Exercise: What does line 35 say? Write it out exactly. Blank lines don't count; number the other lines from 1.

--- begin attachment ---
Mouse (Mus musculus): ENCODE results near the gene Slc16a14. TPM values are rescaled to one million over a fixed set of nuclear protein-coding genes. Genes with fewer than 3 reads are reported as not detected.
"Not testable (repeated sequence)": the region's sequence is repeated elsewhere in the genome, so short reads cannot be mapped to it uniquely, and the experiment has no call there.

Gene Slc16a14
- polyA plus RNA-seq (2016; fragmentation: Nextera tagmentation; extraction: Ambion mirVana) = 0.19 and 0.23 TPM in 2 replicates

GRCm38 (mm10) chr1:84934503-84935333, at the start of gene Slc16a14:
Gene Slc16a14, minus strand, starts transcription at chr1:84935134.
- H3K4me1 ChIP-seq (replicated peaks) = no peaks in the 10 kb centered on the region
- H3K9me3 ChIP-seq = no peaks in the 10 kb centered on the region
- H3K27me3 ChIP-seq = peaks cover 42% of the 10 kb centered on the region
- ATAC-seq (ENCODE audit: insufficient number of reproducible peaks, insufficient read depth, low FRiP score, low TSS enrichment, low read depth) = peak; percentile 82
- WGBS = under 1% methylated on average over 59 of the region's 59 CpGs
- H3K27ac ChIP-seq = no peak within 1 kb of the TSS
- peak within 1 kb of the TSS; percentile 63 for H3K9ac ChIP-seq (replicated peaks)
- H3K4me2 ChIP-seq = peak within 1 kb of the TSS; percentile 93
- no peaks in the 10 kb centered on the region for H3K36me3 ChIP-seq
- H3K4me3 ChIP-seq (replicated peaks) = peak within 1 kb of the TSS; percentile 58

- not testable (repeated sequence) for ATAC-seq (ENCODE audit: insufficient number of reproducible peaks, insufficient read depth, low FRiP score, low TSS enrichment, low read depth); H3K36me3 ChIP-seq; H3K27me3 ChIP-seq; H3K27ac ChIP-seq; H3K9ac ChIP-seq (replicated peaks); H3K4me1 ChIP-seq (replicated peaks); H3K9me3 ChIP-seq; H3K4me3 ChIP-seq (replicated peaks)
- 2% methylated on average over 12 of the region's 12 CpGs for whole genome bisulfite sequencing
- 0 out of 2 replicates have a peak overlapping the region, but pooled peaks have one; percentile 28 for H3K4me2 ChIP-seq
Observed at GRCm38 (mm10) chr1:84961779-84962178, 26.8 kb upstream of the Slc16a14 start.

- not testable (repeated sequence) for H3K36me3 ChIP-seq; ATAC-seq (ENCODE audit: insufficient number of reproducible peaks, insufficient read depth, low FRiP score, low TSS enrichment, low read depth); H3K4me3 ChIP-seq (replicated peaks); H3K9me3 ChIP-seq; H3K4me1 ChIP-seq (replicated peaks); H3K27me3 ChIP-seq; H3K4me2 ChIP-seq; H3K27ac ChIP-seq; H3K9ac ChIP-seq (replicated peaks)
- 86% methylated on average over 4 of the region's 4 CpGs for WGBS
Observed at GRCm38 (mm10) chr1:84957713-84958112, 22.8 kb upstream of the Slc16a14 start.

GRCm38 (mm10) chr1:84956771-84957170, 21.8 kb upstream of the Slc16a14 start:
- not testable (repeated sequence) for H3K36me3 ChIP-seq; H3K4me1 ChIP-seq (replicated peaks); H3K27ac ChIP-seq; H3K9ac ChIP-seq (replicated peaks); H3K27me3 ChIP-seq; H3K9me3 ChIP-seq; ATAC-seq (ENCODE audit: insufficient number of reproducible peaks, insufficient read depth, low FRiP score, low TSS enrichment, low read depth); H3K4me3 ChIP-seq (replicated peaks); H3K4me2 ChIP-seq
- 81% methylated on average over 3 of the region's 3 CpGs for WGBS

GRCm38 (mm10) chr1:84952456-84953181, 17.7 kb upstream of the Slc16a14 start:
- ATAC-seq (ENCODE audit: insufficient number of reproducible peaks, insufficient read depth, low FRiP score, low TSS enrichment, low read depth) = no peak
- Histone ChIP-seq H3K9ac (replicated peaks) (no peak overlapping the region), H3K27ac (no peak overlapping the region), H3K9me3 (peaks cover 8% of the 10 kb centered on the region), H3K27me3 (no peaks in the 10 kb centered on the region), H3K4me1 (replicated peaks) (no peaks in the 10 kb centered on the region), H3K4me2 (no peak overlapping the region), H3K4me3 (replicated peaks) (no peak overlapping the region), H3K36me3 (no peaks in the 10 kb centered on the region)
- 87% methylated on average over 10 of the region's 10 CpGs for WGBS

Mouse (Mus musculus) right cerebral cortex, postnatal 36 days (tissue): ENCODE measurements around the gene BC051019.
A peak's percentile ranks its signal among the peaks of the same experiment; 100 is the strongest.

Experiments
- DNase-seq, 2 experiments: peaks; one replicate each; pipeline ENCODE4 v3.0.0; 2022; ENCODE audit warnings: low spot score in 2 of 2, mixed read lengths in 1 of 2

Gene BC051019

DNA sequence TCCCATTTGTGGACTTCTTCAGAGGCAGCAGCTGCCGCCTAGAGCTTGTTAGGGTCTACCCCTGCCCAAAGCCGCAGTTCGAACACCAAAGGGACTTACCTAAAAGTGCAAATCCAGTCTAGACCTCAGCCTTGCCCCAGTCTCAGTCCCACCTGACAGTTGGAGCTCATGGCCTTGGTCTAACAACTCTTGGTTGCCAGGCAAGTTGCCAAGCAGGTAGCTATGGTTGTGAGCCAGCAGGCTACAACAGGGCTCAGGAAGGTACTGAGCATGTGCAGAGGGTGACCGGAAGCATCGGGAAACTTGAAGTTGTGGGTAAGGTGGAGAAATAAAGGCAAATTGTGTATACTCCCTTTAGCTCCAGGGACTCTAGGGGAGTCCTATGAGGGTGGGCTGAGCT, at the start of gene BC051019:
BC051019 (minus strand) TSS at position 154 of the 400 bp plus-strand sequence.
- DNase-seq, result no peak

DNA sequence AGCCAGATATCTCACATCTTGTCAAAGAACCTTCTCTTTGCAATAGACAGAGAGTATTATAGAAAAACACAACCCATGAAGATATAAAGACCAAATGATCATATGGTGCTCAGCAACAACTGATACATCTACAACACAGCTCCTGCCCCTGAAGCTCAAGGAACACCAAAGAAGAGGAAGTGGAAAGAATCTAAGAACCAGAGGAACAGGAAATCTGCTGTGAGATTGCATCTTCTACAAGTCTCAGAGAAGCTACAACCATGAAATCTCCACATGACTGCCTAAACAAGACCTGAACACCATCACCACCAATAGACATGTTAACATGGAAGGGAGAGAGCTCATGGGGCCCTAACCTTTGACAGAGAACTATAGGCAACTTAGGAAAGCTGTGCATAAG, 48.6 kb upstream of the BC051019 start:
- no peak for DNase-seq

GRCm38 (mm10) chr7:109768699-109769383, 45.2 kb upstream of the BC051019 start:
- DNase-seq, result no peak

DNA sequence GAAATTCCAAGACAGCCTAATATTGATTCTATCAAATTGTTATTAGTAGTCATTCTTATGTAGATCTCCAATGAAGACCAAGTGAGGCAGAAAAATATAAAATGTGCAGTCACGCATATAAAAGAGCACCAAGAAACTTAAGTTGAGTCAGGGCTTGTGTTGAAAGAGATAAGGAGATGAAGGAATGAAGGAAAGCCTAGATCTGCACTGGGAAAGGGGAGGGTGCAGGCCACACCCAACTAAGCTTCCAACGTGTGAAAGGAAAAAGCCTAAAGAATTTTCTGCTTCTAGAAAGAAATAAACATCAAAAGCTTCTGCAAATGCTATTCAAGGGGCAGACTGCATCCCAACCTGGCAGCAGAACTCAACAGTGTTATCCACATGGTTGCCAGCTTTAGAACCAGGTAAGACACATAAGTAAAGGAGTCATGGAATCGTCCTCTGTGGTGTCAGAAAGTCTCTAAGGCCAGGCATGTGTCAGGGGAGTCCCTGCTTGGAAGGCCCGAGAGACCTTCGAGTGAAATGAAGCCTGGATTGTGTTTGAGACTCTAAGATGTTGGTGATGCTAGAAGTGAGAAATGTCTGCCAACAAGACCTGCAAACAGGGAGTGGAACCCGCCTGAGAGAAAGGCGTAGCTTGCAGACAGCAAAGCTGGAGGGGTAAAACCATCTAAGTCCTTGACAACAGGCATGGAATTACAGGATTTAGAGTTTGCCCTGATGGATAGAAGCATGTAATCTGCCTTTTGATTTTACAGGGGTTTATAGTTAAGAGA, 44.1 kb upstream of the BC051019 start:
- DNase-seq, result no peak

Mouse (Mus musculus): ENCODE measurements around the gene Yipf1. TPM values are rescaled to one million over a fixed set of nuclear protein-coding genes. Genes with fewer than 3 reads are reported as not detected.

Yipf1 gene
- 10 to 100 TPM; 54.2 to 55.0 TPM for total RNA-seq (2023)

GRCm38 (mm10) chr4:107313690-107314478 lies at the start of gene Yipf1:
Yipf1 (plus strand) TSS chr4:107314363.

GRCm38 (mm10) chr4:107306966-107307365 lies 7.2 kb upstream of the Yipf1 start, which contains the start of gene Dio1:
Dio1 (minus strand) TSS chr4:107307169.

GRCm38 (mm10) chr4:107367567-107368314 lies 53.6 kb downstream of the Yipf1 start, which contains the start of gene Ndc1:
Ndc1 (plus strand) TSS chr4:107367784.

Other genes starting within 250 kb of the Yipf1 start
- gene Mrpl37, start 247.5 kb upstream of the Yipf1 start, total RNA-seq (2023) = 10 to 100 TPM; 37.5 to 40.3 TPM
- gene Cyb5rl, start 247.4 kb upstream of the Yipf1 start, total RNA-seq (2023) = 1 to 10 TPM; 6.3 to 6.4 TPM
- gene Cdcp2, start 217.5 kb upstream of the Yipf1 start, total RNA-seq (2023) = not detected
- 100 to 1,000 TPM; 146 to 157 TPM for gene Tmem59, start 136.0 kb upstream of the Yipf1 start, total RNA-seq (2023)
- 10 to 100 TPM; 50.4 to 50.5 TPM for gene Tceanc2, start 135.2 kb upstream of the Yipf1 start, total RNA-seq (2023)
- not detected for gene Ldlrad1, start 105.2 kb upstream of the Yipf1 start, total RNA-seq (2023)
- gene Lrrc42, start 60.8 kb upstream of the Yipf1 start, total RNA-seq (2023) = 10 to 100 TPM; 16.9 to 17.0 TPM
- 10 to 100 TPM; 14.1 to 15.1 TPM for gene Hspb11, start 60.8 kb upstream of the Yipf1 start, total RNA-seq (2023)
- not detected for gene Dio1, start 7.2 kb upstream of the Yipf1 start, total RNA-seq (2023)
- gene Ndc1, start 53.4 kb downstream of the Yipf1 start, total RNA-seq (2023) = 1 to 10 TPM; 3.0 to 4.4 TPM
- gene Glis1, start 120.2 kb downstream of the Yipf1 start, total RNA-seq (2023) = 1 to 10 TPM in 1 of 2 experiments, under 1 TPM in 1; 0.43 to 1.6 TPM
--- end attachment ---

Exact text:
Gene BC051019